In yesterday's piece, we provided an overview of Colorado DUI law as it relates to habitual offenders – individuals who are convicted of three or more serious traffic offenses within a seven-year period. Among the potential charges that could contribute to this total were vehicular homicide, DUIs and DWAIs and reckless driving.
Today, we'll look at reckless driving as it's defined by state law so you can better understand the behaviors that could put you at risk for such a conviction.
Under Colorado Statute Title 42, Article 4, Part 14, a reckless driver is defined as "a person who drives a motor vehicle, bicycle, electrical assisted bicycle or low-power scooter in such a manner as to indicate either a wanton or a willful disregard for the safety of persons or property."
As a class 2 misdemeanor traffic offense, second or subsequent convictions will be met with fines of $50 to $1,000 or imprisonment for 10 days to six months. A conviction also leads 8 points to be assessed against your driver's license.
Further, since it is counted as a habitual traffic offender strike, these seemingly minor infractions could have a larger influence on your sentencing. For instance, those who are given this classification by the courts could lose their license for as long as five years.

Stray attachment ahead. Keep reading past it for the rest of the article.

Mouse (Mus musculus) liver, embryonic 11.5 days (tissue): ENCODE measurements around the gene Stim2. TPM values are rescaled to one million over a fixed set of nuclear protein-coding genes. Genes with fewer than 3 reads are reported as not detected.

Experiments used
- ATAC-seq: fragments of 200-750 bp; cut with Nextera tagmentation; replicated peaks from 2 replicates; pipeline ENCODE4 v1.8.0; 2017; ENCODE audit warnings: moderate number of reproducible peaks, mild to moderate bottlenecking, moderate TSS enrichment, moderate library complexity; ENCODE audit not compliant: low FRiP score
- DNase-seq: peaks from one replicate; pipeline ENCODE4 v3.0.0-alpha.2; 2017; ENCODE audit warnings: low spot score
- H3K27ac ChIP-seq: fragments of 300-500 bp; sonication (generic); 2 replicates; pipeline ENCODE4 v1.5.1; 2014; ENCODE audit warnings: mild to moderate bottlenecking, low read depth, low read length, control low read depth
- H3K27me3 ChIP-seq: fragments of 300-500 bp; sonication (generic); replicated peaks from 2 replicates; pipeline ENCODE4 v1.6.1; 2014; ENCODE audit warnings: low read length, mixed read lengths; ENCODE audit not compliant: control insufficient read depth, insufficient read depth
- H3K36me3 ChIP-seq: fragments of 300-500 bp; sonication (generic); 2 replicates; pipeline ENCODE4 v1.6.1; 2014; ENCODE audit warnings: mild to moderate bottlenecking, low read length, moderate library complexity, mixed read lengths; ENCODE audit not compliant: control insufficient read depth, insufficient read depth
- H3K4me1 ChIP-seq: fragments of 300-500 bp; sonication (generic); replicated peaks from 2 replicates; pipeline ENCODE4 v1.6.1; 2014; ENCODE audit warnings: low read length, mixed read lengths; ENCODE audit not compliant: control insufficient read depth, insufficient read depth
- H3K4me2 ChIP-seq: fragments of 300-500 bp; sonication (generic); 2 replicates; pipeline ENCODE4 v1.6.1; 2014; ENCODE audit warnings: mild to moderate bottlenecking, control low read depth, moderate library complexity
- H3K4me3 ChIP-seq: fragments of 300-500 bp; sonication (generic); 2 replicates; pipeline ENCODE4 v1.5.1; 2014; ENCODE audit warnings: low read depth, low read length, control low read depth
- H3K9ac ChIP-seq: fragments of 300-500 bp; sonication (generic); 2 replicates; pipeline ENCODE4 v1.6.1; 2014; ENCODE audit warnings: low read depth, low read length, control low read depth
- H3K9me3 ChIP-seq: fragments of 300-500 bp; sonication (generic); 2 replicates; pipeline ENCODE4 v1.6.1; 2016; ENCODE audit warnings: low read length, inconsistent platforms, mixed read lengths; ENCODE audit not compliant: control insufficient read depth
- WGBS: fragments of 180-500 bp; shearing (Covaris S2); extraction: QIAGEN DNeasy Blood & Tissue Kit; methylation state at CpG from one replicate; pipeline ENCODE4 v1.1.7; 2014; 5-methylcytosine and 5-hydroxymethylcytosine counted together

This charge is generally applied if you are driving more than 25 miles over the speed limit in a posted area, according to some experts, but ultimately, the citation will fall to the responding officer to determine.
If you've been charged with reckless driving and are worried a conviction would put you one step closer to being hit with habitual offender penalties, contacting attorneys in Denver is a great first step. These professionals can provide you with the consultation and legal representation you need to fight a conviction.